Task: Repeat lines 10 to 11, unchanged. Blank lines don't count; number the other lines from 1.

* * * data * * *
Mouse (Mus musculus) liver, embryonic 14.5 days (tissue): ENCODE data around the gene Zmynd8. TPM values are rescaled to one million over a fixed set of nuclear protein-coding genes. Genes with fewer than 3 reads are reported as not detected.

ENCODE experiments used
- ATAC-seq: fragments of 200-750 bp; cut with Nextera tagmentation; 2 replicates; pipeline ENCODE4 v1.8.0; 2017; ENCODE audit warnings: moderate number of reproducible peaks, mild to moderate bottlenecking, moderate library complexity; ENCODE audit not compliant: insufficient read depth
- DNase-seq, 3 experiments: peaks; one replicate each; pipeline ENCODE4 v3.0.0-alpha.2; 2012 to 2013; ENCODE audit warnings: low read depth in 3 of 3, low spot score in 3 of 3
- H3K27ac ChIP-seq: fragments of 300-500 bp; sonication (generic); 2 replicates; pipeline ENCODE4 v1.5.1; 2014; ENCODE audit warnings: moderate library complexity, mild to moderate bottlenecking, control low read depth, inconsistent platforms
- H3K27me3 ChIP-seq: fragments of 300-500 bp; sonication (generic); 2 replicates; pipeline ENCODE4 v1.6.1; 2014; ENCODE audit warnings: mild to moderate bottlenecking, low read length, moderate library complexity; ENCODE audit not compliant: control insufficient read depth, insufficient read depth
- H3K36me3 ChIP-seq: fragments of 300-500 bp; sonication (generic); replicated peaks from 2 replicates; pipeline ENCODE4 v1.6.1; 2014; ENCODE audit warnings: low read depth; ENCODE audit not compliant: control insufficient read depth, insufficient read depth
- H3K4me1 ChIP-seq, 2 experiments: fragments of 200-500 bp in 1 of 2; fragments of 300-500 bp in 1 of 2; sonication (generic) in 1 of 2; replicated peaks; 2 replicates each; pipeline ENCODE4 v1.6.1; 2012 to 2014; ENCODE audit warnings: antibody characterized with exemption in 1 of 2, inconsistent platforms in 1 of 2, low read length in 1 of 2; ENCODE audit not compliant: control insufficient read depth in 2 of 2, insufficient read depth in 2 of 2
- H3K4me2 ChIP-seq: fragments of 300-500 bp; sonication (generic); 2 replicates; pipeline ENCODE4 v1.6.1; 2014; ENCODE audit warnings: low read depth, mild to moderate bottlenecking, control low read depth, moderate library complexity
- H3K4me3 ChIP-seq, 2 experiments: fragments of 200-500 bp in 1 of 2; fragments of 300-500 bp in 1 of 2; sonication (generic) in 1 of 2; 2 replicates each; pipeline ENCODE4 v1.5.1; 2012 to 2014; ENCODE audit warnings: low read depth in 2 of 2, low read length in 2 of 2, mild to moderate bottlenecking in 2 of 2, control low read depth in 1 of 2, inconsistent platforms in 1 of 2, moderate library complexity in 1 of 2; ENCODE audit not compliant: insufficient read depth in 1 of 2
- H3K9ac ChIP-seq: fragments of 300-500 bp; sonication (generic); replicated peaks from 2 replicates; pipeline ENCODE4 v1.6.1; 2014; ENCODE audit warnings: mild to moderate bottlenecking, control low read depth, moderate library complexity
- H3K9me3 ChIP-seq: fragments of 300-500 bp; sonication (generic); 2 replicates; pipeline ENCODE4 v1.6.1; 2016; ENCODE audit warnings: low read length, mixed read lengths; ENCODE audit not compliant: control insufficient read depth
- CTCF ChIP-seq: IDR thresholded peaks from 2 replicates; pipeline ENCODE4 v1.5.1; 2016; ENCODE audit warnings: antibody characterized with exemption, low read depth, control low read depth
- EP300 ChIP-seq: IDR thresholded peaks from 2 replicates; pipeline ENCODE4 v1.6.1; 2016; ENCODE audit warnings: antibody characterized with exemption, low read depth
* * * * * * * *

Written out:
- H3K4me3 ChIP-seq, 2 experiments: fragments of 200-500 bp in 1 of 2; fragments of 300-500 bp in 1 of 2; sonication (generic) in 1 of 2; 2 replicates each; pipeline ENCODE4 v1.5.1; 2012 to 2014; ENCODE audit warnings: low read depth in 2 of 2, low read length in 2 of 2, mild to moderate bottlenecking in 2 of 2, control low read depth in 1 of 2, inconsistent platforms in 1 of 2, moderate library complexity in 1 of 2; ENCODE audit not compliant: insufficient read depth in 1 of 2
- H3K9ac ChIP-seq: fragments of 300-500 bp; sonication (generic); replicated peaks from 2 replicates; pipeline ENCODE4 v1.6.1; 2014; ENCODE audit warnings: mild to moderate bottlenecking, control low read depth, moderate library complexity